bandstand coverage

As Lincolnites battle through the dead of winter, a little vibrant music goes a long way toward livening up the endlessly cold nights. “Bandstand” is the perfect remedy to cabin fever, proving to be a fast-paced, impassioned force that roared into the Lied Center for Performing Arts on Friday night. 

“Bandstand” debuted on Broadway in 2017 featuring music by Richard Oberacker. Oberacker and Robert Taylor collaborated on the book and lyrics. The production was nominated for two Tony Awards, winning one for Andy Blankenbuehler’s (“In the Heights,” “Hamilton”) choreography.

“Bandstand” begins in 1945 in Cleveland, Ohio, just as the troops are returning home victorious from World War II. After hearing of a radio competition meant to pay tribute to the troops, veteran Donny Novitski (Zack Zaromatidis) forms an all-vet band to enter the competition in hopes of instant fame and fortune.

Along the way, Donny gets to know the widow of his best friend who died in battle, Julia Trojan (Jennifer Elizabeth Smith), who quickly joins the band as a lead singer. The six men and Julia work through their grief and trauma via music as Julia and Donny grow closer.

The main thing that stands out about Bandstand is its catchy music and mesmerizing dancing, pulled off by its immensely talented ensemble. Each member of the cast proficiently sings, dances and, in some cases, plays an instrument, resulting in an extremely entertaining two-and-a-half hours.

Zaromatidis and Smith carry the show with their palpable chemistry. Zaromatidis, while not quite reaching a few high notes in certain moments, convincingly portrays a veteran wrought with guilt over surviving the war while his friend didn’t. Smith has a gorgeous voice and commanding stage presence, flanked hilariously by Roxy York, who shines in a supporting role as Julia’s eccentric, overbearing mother.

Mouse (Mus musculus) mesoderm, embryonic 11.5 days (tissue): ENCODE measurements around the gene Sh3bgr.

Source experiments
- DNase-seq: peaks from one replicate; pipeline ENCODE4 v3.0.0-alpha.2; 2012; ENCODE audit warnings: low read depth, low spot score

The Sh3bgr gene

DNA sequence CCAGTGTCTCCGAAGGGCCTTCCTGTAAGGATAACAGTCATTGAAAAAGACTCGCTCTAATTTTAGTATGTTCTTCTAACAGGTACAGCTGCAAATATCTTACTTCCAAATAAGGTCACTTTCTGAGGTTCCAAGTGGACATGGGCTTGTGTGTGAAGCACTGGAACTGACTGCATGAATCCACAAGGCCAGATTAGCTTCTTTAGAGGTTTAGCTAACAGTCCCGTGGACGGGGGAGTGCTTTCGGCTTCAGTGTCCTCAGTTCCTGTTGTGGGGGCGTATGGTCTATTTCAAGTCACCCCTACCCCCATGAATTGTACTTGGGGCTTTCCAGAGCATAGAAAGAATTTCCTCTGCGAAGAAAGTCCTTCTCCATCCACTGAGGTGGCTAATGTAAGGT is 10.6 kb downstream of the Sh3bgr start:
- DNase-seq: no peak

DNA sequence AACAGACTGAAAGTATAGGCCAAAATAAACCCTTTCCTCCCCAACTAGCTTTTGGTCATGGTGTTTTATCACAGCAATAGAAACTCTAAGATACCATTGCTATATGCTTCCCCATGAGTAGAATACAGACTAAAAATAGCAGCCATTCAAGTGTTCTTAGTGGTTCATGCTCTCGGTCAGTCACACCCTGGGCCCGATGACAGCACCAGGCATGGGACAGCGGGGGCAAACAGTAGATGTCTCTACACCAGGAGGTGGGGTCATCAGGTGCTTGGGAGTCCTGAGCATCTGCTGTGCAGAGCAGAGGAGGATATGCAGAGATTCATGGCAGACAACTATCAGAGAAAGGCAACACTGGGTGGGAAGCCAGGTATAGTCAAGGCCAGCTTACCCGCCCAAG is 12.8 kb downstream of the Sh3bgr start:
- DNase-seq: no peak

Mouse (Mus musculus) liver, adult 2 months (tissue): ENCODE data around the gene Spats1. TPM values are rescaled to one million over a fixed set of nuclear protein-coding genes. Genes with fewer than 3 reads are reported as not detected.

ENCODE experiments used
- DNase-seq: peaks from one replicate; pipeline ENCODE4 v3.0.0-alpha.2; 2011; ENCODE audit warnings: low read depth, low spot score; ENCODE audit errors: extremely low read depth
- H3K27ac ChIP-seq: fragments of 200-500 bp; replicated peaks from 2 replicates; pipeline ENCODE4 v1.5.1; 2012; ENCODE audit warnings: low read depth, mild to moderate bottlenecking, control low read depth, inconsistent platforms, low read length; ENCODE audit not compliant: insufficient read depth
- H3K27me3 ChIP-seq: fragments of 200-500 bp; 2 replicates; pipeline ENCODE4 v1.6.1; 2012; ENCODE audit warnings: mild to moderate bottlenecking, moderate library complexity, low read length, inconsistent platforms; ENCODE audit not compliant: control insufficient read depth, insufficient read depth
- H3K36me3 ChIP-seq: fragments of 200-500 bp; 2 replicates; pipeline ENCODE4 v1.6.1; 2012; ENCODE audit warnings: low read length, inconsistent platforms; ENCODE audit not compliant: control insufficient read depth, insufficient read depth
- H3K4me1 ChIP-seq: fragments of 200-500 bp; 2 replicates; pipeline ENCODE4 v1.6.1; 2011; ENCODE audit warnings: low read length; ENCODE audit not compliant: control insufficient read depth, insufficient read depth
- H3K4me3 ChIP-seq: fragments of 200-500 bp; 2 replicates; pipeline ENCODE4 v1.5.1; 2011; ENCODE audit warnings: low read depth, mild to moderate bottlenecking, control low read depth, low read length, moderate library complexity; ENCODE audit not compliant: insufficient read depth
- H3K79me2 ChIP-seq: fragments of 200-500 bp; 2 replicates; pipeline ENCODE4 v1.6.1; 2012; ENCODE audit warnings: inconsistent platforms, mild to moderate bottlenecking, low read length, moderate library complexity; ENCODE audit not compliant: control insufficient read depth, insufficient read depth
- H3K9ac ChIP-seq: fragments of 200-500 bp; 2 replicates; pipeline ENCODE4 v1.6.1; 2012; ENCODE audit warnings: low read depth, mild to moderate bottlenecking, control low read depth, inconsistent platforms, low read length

The five other main men in the band, unfortunately, are not given as much to do. Each has one or two defining characteristics — one is a profane alcoholic, another an impatient teacher — but feel underdeveloped, leading to a lack of chemistry and camaraderie between the sextet that often hamstrings the scenes of them all rehearsing together.

It’s easy to see why Blankenbuehler won a Tony for his dynamic choreography. There never seems to be a lack of motion onstage. Somebody in the scene, even if its a waiter in the background or a couple just passing by, is almost always moving to the music, creating a high-tempoed pace to the show.

Each transition between scenes is punctuated by soulful jazz and sharp swing choreography. Coupled with the period costumes, the dancing makes for delightful eye candy. The only thing to be disappointed about in regard to the choreography is that there isn’t enough of it — besides a few exceptions, there is a noticeable lack of big production numbers and the choreography oddly never seems to emerge from its complementary role.

The moments between all the razzle and dazzle are what truly elevate the show beyond a few hours of fun music and dancing. The acting and dialogue are superb, especially when it comes to the portrayal of veterans trying to readjust to normal life. 

The show is “6 Certified” by Got Your 6, a nonprofit that works to get veterans more accurately portrayed in media. “Bandstand” earns this recognition through poignant moments of pure emotion and humanity, demonstrating that veterans don’t often feel like the heroes they are made out to be. 

While a few nitpicks can be made — the lighting was sporadic throughout the entire show and the narrative wraps up too quickly and methodically — “Bandstand” is a thoroughly entertaining and thought-provoking tale. Just like the veterans it looks to honor, “Bandstand” earns its stripes.